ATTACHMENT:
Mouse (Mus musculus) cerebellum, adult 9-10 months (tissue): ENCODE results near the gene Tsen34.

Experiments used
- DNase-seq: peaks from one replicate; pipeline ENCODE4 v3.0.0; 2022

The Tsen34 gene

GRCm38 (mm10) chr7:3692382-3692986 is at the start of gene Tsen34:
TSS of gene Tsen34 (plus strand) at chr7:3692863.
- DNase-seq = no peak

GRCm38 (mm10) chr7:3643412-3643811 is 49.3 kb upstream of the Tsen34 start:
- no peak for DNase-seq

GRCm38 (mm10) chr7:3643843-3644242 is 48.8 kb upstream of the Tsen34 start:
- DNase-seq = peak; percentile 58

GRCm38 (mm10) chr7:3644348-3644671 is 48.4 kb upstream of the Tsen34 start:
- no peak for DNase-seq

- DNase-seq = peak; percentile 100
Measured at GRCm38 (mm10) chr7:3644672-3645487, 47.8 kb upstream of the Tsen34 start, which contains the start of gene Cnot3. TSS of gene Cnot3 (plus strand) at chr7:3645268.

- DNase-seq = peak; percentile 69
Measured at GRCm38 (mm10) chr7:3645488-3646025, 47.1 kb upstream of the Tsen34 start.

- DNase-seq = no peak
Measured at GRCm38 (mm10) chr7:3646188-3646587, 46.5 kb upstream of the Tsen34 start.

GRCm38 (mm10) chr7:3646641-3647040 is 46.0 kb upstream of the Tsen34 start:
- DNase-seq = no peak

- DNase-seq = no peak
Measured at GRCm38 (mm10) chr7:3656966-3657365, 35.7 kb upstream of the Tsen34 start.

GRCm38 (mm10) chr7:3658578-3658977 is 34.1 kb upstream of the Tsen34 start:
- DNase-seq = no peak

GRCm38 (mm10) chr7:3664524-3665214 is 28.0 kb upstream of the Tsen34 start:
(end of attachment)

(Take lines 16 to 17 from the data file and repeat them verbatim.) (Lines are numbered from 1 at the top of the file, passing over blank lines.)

- DNase-seq = peak; percentile 69
Measured at GRCm38 (mm10) chr7:3645488-3646025, 47.1 kb upstream of the Tsen34 start.